Girls born in the poorest areas of England will have almost 20 fewer years of good health compared with those in the wealthiest, according to figures that also reveal overall life expectancy in the most deprived areas has dropped significantly.
Female healthy life expectancy at birth in the most deprived areas was 19.3 years less than in the least deprived areas in 2018 to 2020, according to the Office for National Statistics (ONS). For males it was 18.6 years less.
Last week the Guardian revealed that women in the poorest areas of England were dying earlier than the average female in almost every comparable country. MPs and health experts described the revelation as devastating and unacceptable.
Now the ONS figures show life expectancy in the most deprived areas of England fell significantly in the three years to 2020, and the inequality gap to people living in the least deprived areas grew wider.
The start of the Covid-19 pandemic in early 2020 is likely to have influenced the changes in life expectancy, with the most deprived areas experiencing the highest rates of deaths from the virus. It is too soon for the data to reflect the full impact of Covid-19, however.
There was a significant decrease in life expectancy for both women and men living in the most deprived areas of England between 2015-17 and 2018-20, the ONS said. For females, life expectancy at birth in 2018-20 was 78.3 years, down from 78.7 in 2015-17. For males it fell from 74 to 73.5 years.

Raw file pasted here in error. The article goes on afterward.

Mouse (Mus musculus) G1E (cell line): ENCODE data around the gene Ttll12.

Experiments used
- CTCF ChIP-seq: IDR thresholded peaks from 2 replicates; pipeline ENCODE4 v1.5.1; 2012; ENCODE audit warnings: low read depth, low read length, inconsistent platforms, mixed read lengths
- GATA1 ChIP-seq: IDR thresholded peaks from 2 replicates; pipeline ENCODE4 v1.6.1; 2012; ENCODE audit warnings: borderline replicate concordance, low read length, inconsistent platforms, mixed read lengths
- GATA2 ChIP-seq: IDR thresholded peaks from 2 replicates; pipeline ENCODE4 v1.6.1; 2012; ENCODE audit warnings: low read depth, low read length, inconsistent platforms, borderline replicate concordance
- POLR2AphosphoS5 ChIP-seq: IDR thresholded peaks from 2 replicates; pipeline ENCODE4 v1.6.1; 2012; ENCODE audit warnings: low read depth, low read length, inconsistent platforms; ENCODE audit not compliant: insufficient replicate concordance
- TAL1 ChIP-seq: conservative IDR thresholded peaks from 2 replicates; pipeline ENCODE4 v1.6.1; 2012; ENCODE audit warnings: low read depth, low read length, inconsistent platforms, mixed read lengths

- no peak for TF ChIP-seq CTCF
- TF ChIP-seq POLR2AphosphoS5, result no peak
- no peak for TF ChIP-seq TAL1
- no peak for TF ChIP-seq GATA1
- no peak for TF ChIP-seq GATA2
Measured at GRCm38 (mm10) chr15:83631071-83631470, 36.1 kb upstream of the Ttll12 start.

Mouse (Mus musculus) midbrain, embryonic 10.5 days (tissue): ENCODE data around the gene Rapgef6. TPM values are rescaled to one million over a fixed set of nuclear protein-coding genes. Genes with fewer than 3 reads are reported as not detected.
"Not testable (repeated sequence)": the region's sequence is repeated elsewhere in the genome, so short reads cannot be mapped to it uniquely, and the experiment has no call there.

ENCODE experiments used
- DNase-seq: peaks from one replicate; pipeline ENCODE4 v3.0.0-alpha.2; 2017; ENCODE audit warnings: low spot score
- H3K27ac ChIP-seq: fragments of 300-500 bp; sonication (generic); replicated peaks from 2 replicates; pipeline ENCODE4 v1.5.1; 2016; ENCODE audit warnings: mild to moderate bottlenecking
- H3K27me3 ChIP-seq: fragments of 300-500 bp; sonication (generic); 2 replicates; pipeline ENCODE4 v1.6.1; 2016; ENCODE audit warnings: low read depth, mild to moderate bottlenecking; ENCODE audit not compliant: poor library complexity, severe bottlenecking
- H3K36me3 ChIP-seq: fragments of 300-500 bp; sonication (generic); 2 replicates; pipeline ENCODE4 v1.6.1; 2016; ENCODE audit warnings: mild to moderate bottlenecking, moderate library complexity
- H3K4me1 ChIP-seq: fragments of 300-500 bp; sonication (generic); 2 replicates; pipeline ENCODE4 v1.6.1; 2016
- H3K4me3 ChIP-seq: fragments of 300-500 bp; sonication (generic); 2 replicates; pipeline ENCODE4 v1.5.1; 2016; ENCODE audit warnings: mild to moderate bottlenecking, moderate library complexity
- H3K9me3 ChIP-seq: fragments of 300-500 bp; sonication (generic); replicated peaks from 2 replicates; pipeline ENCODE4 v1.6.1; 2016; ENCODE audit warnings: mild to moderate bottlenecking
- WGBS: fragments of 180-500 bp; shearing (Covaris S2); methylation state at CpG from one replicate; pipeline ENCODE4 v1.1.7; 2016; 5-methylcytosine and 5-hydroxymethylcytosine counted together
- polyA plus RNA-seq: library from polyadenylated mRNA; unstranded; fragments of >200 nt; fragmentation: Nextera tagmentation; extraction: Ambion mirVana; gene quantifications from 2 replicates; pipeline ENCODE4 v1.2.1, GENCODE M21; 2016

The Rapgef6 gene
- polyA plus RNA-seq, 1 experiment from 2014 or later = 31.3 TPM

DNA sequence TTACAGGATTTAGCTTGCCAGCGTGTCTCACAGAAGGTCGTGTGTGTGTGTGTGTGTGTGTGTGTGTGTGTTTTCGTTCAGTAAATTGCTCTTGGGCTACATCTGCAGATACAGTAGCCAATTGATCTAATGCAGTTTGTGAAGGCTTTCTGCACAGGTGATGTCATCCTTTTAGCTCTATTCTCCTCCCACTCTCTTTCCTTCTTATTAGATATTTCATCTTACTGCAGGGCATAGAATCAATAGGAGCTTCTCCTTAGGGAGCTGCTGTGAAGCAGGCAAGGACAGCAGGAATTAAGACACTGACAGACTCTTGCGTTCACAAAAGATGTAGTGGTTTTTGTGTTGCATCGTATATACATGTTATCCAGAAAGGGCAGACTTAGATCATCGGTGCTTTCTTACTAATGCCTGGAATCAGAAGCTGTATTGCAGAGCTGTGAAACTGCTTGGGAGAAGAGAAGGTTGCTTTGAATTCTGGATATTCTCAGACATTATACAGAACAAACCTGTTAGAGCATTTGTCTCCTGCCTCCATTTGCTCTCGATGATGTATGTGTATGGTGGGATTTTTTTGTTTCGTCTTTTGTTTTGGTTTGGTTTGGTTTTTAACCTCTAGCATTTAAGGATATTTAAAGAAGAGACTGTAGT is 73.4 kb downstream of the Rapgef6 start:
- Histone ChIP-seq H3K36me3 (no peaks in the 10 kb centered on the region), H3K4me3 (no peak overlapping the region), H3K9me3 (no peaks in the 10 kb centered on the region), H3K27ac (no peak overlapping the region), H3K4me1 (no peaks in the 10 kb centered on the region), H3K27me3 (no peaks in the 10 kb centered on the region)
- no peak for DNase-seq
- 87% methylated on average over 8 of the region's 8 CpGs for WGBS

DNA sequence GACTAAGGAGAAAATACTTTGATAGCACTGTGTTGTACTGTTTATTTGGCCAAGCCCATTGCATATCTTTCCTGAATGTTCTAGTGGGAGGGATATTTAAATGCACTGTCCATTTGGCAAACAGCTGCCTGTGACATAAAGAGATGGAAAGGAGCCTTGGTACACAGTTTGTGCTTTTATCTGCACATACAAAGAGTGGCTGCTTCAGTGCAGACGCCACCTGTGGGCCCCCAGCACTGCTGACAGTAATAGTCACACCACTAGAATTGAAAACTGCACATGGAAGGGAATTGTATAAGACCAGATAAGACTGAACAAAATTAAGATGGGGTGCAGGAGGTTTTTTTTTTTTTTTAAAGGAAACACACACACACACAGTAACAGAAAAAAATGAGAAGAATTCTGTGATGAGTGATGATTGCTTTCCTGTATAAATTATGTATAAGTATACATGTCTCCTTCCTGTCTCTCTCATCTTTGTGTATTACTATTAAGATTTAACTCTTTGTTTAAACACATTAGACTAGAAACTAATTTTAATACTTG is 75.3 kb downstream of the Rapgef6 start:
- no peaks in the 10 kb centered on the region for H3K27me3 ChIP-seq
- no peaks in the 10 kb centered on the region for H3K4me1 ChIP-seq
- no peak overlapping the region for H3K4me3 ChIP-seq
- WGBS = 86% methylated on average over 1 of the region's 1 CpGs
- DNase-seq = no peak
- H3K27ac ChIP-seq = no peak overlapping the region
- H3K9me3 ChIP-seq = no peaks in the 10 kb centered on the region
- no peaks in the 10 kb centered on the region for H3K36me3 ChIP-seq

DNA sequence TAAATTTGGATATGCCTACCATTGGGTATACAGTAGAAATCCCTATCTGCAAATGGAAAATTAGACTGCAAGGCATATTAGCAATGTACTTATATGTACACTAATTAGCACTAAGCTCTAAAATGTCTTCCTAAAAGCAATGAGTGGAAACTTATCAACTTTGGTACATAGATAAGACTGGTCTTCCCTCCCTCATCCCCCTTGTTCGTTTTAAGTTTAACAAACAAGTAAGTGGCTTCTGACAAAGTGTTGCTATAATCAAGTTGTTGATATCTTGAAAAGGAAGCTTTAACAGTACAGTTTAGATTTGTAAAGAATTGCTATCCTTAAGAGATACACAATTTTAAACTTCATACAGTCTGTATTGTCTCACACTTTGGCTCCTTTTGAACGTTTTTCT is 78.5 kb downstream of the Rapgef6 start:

David Finch, the assistant director of healthy lives at the Health Foundation, said the data highlighted that there had been greater falls in life expectancy in the poorest areas of England than in the wealthiest.
“It also highlights that in the most deprived areas, people are living more of their life in ill health,” he said. “Girls born in the poorest areas of England live 19 fewer years in good health than those born in the wealthiest. A staggering difference in life chances.”
Finch said reducing the stark inequalities required a “fundamental shift” to a whole-government approach that fosters the conditions needed for good health, such as adequate incomes to cope with the rising cost of living, secure jobs and decent housing. “The upcoming disparities white paper presents a clear opportunity to move beyond the rhetoric and into action,” he said.
The ONS figures also show statistically significant increases in inequality in life expectancy at birth for both sexes. Men in the most deprived areas of England were living 9.7 years fewer than those in the least deprived areas in 2018-20, compared with a difference of 9.3 years in 2015-17. The gap for women was 7.9 years in 2018-20, up from 7.5.
Not only do men and women in the most deprived areas have shorter life spans overall but they also live a larger number of years in poorer states of health.
In 2018 to 2020, male healthy life expectancy at birth in the most deprived areas of England was estimated at 52.3 years, compared with 70.5 in the least deprived areas. The gap for females was even wider, at 51.9 versus 70.7 years.
Years spent in poorer health fell progressively from the most deprived areas (21.2 years for males, 26.4 years for females) to the least deprived areas (12.7 and 15.6 years respectively). The ONS said: “With those living in more deprived areas also living shorter lives, this means that they spend a smaller proportion of their lives in good health.”